Our lunar mission for tonight is to move south, past the crater rings of Ptolemaeus, Alphonsus, Arzachel and Purbach, until we end up at the spectacular crater Walter. Named for Dutch astronomer Bernhard Walter, this 132 by 140 kilometer wide lunar feature offers up amazing details at high power. It is perhaps most fascinating to take the time to study the differing levels, which drop to a maximum of 4130 meters below the surface. Multiple interior strikes abound, but the most fascinating of all is the wall crater Nonius. Spanning 70 kilometers, Nonius would also appear to have a double strike of its own – one that’s 2990 meters deep!
Although it will be tough to locate with the unaided eye thanks to the Moon, let’s take a closer look at one of the most unsung stars in this region of sky – Eta Sagittarii (RA 18 17 37 Dec -36 45 42). This M-class giant star will display a wonderful color contrast in binoculars or scopes, showing up as slightly more orange than stars in the surrounding field. Located 149 light-years away, this irregular variable is a source of infrared radiation and is a little larger than our own Sun – yet is 585 times brighter. At around three billion years old, Eta has either expended its helium core or just began to use it to fuse carbon and oxygen – creating an unstable star capable of changing its luminosity by about 4%. But have a closer look…for Eta is also a binary system with an 8th magnitude companion.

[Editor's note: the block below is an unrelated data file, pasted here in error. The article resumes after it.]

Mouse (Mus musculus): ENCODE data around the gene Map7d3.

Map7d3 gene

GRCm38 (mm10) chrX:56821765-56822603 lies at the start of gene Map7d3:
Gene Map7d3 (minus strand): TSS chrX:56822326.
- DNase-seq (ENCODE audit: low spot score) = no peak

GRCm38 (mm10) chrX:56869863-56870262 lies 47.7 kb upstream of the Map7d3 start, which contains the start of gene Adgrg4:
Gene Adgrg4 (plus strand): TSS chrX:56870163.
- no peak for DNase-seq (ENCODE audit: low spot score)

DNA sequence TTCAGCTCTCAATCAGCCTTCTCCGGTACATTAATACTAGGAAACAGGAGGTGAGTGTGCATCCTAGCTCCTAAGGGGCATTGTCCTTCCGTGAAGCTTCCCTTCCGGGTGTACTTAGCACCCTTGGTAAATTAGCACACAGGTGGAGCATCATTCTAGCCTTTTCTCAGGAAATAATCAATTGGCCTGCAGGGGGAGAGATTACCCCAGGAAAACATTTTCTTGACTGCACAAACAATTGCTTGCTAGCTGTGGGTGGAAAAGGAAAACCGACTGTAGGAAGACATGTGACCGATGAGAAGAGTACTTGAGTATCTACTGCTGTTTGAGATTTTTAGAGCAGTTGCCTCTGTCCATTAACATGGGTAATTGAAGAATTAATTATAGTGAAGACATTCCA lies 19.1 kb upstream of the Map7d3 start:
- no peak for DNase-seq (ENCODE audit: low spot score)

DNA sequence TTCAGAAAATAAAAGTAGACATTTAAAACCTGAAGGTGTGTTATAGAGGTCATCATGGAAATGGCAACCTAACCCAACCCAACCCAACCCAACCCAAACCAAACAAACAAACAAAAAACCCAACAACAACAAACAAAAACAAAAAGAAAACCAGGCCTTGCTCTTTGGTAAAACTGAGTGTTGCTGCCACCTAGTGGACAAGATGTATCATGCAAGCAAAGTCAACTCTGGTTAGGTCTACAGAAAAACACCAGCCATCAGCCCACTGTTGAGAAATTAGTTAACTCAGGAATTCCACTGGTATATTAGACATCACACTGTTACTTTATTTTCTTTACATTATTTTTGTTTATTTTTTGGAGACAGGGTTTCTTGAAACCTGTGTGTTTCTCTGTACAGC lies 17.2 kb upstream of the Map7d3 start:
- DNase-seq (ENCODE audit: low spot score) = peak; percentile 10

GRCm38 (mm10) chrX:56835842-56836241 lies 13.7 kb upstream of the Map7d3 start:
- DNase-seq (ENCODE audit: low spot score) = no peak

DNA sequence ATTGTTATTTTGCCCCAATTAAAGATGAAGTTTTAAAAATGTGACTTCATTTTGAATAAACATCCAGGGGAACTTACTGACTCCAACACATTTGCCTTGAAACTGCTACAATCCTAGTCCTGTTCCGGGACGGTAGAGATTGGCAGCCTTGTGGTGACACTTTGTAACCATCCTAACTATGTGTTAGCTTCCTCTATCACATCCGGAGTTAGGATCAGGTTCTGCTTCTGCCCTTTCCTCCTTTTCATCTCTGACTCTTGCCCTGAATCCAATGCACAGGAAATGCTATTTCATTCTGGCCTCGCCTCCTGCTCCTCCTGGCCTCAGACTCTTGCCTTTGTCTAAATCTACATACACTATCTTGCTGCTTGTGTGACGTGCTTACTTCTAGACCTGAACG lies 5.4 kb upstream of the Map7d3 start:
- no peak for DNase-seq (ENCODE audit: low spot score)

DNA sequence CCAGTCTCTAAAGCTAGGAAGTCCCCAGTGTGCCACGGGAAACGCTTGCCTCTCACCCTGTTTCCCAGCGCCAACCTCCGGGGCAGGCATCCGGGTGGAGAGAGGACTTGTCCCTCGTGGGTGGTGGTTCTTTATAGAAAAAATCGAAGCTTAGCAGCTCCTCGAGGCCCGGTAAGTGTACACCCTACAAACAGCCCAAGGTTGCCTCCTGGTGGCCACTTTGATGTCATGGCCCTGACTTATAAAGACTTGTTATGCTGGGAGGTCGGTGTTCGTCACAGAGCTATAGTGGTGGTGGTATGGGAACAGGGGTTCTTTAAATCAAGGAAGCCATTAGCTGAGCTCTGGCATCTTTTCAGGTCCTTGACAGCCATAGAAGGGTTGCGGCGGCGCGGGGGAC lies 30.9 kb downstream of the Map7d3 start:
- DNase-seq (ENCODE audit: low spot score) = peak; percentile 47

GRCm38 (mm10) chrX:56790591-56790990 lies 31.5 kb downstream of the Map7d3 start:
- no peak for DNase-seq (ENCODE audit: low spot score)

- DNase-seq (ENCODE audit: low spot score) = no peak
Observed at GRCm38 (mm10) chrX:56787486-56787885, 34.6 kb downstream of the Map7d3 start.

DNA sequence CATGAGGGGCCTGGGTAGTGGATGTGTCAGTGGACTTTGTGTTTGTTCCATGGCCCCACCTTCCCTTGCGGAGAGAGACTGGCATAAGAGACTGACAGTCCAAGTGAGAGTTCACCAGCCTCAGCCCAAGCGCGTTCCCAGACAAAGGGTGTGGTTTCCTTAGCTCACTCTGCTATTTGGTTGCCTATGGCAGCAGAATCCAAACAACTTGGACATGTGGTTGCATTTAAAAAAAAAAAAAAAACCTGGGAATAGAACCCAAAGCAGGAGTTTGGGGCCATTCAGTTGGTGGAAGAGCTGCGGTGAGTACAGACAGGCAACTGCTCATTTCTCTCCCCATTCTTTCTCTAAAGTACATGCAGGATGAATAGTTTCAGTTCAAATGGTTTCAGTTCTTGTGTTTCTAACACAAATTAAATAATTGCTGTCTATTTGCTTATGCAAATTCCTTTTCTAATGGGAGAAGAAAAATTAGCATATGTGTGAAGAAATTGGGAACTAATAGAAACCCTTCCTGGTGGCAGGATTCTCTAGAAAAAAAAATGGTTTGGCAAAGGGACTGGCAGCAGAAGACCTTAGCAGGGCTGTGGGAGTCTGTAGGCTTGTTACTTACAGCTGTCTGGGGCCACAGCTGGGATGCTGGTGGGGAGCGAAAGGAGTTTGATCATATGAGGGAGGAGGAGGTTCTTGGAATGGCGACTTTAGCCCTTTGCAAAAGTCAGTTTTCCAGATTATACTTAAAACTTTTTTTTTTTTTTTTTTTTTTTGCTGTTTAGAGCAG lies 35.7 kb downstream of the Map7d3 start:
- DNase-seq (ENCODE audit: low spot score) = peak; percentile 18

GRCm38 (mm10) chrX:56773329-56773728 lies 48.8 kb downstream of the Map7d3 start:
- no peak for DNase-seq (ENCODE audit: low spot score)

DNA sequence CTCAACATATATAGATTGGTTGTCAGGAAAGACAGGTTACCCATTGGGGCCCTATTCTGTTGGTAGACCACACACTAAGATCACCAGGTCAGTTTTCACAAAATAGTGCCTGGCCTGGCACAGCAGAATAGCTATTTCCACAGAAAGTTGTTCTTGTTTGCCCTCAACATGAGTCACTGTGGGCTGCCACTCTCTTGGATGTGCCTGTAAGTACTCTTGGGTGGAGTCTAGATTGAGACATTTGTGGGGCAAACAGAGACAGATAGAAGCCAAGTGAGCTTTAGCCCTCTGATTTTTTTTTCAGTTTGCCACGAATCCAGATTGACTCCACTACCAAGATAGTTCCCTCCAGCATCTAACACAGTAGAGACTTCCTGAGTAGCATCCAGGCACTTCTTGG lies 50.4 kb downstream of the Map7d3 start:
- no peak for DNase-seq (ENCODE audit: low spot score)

Keep an eye out for the beginnings of the Perseid meteor shower and a futher report! Wishing you clear skies and a great weekend…
This week’s awesome images are: Nimbus – Credit: Shevill Mathers, Hipparchus: Credit: Tammy, M8 – Credit: NOAO/AURA/NSF, Archimedes – Credit: Wes Higgins, Walter – Credit: West Higgins and Eta Sagittarii – Credit: Palomar Observatory courtesy of Caltech. Thank you for sharing!